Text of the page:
More examples.

Czech veteran Milan Hnilicka will return home after a  six-month stay in Ufa. Egor Podomatsky was Team Russia’s goaltender for five seasons. After being demoted to a back-up role with Yaroslavl, he signed with Lada Togliatti. Finn Juuso Riiksman is coming off a terrible season. He left Finland to play in the NHL. Instead, he was just given one game in the minors before being shipped to Europe. Both in Sweden and in Russia, he performed below par. It is no surprise he’ll be back in Finland next season.

Canadian Tom Lawson had a good first season in Russia with CSKA Moscow, but mediocre playoff performances forced CSKA management to look for a new netminder. Lawson will head to Sibir Novosibirsk. His fellow countryman Marc Lamothe had a good season, but the arrival of Robert Esche in St.Petersburg means Lamothe had to go elsewhere for ice time. He signed with Kazakh KHL club Barys Astana.

Long-time Ukraine goaltender Konstantin Simchuk has toiled around the Russian league for years. Despite playing 43 games for Spartak Moscow last season, he moves to Sibir Novosibirsk. The Spartak management has high hopes for two German goalies that hold a Russian passport. One of them, Dmitrij Kotschnew, is already signed.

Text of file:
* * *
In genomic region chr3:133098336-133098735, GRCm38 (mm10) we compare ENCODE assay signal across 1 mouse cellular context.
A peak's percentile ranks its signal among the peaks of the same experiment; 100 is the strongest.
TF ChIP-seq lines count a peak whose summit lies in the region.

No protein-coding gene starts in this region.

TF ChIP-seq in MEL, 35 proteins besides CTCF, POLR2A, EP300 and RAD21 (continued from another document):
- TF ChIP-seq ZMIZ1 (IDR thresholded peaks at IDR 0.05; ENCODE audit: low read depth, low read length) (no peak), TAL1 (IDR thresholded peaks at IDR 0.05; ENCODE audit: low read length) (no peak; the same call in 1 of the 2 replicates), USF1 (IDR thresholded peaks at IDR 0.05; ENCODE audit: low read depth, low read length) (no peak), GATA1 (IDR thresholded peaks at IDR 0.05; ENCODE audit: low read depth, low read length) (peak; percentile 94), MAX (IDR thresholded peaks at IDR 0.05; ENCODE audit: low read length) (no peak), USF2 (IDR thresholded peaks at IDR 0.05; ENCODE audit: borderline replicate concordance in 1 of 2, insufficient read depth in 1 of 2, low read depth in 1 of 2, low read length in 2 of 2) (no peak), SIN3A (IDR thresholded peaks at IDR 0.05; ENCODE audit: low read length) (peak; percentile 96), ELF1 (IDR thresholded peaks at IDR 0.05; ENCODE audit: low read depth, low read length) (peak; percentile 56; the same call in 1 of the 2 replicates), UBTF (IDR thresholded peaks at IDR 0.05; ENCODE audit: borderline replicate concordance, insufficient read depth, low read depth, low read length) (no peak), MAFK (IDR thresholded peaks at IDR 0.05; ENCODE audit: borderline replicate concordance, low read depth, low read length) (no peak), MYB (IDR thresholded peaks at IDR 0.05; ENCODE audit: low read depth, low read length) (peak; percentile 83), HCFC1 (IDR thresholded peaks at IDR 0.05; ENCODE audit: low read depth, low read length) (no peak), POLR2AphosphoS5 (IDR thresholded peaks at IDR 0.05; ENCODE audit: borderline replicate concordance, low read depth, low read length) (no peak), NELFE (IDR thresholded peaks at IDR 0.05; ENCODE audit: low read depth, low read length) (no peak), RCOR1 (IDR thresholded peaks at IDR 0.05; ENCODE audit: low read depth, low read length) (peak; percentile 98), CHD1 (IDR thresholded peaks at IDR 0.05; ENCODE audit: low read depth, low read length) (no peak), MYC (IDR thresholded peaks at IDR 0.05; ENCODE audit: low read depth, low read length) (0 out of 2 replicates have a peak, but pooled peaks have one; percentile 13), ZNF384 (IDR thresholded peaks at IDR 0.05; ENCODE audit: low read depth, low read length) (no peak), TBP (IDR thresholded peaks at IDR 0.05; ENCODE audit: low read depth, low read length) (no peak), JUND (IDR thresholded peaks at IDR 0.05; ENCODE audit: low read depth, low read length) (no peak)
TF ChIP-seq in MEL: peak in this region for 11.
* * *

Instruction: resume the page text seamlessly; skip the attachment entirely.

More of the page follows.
Dusan Salficky, a member of the 2006 Olympic Czech team, will leave Torpedo Nizhny Novogorod for second-tier Slovan Usti nad Labem in his home nation. Youngster Konstantin Barulin was hoping for more playing time and left Atlant Mytishchi for CSKA Moscow. His hopes are all but finished after CSKA announced the arrival of Jussi Markkanen. And it’s far from secure that Metallurg Magnitogorsk can hold on to their much-lauded goalie Travis Scott. The team management moved heaven and earth last season to have him return to Russia. Eventually, the Kolner Haie accepted a record sum as compensation. It remains to be seen whether Scott and Magnitogorsk will make a deal. The goaltender’s side holds all the cards as the demand for good performing goaltenders has never been so big.

What could be witnessed with coaches already last season is now happening with goaltenders. If you don’t deliver, you’re out. Gone are the days of a franchise goaltender.

Welcome to the new world, welcome to the circus. Please stand in the line when you want to hop on the merry-go-round.

  • As the grass is always greener on the other side a number of goaltenders move across the pond from North American into Russia. NY Islanders’ Wade Dubielewicz signed with Ak Bars Kazan. Carolina Hurricanes’ John Grahame heads to Avangard Omsk to join Jaromir Jagr. Dmitri Patzold exchanges the Worcester Sharks (AHL) for Vityaz Chekhov.
  • Other NHL players moving into the KHL include the likes of Jaromir Jagr (Omsk), Niko Kapanen (Kazan), Joel Kwiatkowski (Cherepovets), Karel Rachunek (Dynamo Moscow), Branko Radivojevic (Spartak Moscow), Stefan Ruzicka (Spartak Moscow), Chris Simon (Vityaz Chekhov), Denis Tolpeko (Dynamo Moscow), Josef Vasicek (Yaroslavl) and Andrei Zyuzin (St. Petersburg).